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BioMed Research International
Volume 2015, Article ID 504187, 16 pages
Research Article

Sialic Acid Expression in the Mosquito Aedes aegypti and Its Possible Role in Dengue Virus-Vector Interactions

1Molecular Biology and Biotechnology Department, Biomedical Research Institute, National University of México (UNAM), 04510 México City, Mexico
2Structural and Functional Glycobiology Unit, UMR 8576 CNRS, University of Sciences and Technologies of Lille, 59655 Villeneuve d’Ascq, France
3Biochemistry Department, Faculty of Medicine, UNAM, 04510 México City, Mexico
4CISEI, National Institute of Public Health, 62100 Cuernavaca, MOR, Mexico
5Infectomics and Molecular Pathogenesis Department, CINVESTAV-IPN, 07360 México City, Mexico
6Virology Department, National Respiratory Institute (INER), 14050 México City, Mexico

Received 25 July 2014; Accepted 24 September 2014

Academic Editor: Michael J. Conway

Copyright © 2015 Jorge Cime-Castillo et al. This is an open access article distributed under the Creative Commons Attribution License, which permits unrestricted use, distribution, and reproduction in any medium, provided the original work is properly cited.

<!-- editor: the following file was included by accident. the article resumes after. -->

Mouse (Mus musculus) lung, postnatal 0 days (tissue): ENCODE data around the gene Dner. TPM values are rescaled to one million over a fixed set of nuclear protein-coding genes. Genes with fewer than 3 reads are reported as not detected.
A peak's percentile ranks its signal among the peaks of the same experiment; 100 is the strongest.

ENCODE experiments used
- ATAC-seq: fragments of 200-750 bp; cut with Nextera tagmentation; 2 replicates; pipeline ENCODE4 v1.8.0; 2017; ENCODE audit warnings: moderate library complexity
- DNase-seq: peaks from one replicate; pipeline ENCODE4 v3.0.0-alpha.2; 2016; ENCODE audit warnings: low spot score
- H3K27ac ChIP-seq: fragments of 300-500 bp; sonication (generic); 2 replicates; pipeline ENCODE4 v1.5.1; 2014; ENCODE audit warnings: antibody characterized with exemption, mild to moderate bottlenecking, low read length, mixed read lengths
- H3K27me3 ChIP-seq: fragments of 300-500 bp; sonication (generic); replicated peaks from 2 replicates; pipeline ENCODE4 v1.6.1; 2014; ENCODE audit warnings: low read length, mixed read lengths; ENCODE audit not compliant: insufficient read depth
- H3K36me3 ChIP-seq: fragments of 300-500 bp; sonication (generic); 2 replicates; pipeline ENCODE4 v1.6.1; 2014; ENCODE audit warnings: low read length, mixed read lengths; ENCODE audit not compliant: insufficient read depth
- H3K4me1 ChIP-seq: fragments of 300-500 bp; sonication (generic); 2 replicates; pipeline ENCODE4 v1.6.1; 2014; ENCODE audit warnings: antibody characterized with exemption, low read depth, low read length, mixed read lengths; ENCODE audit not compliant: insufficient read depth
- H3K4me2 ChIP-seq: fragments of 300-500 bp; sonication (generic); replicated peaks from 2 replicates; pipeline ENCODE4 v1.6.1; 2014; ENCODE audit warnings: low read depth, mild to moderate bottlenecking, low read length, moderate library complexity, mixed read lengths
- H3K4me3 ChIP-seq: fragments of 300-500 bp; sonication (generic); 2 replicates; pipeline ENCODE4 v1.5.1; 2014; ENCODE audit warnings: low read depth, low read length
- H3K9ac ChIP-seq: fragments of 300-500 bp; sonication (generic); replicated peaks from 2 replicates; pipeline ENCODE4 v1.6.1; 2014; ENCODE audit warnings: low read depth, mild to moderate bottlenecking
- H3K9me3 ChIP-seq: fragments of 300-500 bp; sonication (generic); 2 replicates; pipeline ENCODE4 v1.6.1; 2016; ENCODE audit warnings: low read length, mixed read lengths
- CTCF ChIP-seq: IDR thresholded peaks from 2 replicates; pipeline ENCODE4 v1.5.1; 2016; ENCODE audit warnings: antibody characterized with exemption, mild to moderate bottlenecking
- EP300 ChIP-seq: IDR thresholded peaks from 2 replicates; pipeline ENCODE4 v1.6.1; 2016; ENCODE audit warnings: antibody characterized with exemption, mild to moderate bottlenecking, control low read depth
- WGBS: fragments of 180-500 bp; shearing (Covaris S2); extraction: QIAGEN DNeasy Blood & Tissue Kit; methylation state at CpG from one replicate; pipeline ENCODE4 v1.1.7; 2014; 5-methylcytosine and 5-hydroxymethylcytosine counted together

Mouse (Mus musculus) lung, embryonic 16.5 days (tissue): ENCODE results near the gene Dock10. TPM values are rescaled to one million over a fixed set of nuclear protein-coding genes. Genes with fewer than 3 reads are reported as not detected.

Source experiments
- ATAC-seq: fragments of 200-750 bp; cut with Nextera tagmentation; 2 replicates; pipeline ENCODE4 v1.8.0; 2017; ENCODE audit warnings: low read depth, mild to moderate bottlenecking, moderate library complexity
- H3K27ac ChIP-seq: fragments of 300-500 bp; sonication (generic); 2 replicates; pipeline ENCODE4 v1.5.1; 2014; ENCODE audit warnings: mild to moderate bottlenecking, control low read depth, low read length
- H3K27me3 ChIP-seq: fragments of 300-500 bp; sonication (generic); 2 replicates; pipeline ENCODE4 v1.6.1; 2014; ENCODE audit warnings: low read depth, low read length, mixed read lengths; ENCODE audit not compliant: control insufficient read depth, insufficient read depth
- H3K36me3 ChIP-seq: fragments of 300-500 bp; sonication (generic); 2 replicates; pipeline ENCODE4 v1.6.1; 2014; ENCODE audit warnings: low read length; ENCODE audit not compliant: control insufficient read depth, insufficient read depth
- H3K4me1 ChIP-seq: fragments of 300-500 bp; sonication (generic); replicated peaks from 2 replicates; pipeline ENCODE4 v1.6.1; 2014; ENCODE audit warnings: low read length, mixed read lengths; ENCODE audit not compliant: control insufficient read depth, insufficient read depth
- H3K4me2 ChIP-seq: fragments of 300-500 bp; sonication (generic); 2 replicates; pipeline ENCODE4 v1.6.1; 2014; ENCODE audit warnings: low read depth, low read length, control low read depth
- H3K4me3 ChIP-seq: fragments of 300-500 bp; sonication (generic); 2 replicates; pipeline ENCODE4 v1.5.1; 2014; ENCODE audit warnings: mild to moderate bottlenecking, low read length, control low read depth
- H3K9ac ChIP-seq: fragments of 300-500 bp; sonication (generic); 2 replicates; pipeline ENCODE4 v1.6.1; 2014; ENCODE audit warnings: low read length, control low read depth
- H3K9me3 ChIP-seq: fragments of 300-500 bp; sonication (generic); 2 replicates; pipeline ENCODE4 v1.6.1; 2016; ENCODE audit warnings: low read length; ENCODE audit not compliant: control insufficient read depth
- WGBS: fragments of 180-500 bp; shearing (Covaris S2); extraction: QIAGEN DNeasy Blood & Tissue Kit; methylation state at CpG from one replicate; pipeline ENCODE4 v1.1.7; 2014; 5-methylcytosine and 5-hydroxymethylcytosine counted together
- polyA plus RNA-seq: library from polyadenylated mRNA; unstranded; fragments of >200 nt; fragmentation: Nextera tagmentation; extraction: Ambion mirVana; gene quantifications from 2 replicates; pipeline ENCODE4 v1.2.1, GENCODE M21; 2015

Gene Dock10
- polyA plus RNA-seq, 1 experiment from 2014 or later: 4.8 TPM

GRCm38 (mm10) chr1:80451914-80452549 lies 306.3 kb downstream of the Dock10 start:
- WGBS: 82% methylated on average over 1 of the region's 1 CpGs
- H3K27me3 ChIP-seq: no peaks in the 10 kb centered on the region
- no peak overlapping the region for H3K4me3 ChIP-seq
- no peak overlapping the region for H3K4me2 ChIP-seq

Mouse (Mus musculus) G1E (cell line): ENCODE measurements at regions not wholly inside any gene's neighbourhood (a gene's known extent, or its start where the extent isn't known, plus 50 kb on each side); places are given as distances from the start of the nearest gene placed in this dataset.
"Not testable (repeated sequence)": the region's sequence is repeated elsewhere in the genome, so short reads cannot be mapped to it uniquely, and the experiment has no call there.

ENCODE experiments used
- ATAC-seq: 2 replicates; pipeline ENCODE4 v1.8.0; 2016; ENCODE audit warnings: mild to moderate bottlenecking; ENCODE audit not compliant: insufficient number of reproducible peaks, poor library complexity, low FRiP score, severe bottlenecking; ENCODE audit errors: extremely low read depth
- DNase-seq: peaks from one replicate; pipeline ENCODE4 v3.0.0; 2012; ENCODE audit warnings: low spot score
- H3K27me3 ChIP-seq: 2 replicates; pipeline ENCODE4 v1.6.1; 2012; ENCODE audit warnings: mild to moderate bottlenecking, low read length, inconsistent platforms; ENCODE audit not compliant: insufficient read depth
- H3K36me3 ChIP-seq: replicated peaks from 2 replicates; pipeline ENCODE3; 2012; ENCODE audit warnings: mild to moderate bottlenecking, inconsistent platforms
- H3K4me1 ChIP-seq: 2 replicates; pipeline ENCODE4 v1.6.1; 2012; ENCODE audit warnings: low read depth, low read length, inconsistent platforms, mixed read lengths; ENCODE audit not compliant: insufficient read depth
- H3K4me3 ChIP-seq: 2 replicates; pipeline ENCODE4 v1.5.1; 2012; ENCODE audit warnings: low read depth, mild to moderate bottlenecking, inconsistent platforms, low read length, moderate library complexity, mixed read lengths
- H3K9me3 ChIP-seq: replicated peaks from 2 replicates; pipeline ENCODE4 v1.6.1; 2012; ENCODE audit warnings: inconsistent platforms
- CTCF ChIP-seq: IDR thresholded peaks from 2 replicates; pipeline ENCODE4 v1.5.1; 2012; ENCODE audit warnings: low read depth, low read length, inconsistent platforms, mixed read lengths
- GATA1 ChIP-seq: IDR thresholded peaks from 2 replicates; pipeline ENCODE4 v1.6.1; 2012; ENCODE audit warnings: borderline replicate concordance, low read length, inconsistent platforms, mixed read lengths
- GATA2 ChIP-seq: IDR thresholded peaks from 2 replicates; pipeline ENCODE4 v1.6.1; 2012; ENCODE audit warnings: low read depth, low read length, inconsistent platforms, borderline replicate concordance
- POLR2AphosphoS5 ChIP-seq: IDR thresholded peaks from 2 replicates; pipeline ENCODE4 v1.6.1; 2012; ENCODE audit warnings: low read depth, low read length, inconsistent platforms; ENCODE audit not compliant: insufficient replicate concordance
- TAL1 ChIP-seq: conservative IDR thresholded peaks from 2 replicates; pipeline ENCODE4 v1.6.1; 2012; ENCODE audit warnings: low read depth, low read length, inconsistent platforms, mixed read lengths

Dengue fever (DF) is the most prevalent arthropod-borne viral disease which affects humans. DF is caused by the four dengue virus (DENV) serotypes, which are transmitted to the host by the mosquito Aedes aegypti that has key roles in DENV infection, replication, and viral transmission (vector competence). Mosquito saliva also plays an important role during DENV transmission. In this study, we detected the presence of sialic acid (Sia) in Aedes aegypti tissues, which may have an important role during DENV-vector competence. We also identified genome sequences encoding enzymes involved in Sia pathways. The cDNA for Aedes aegypti CMP-Sia synthase (CSAS) was amplified, cloned, and functionally evaluated via the complementation of LEC29.Lec32 CSAS-deficient CHO cells. AedesCSAS-transfected LEC29.Lec32 cells were able to express Sia moieties on the cell surface. Sequences related to α-2,6-sialyltransferase were detected in the Aedes aegypti genome. Likewise, we identified Sia-α-2,6-DENV interactions in different mosquito tissues. In addition, we evaluated the possible role of sialylated molecules in a salivary gland extract during DENV internalization in mammalian cells. The knowledge of early DENV-host interactions could facilitate a better understanding of viral tropism and pathogenesis to allow the development of new strategies for controlling DENV transmission.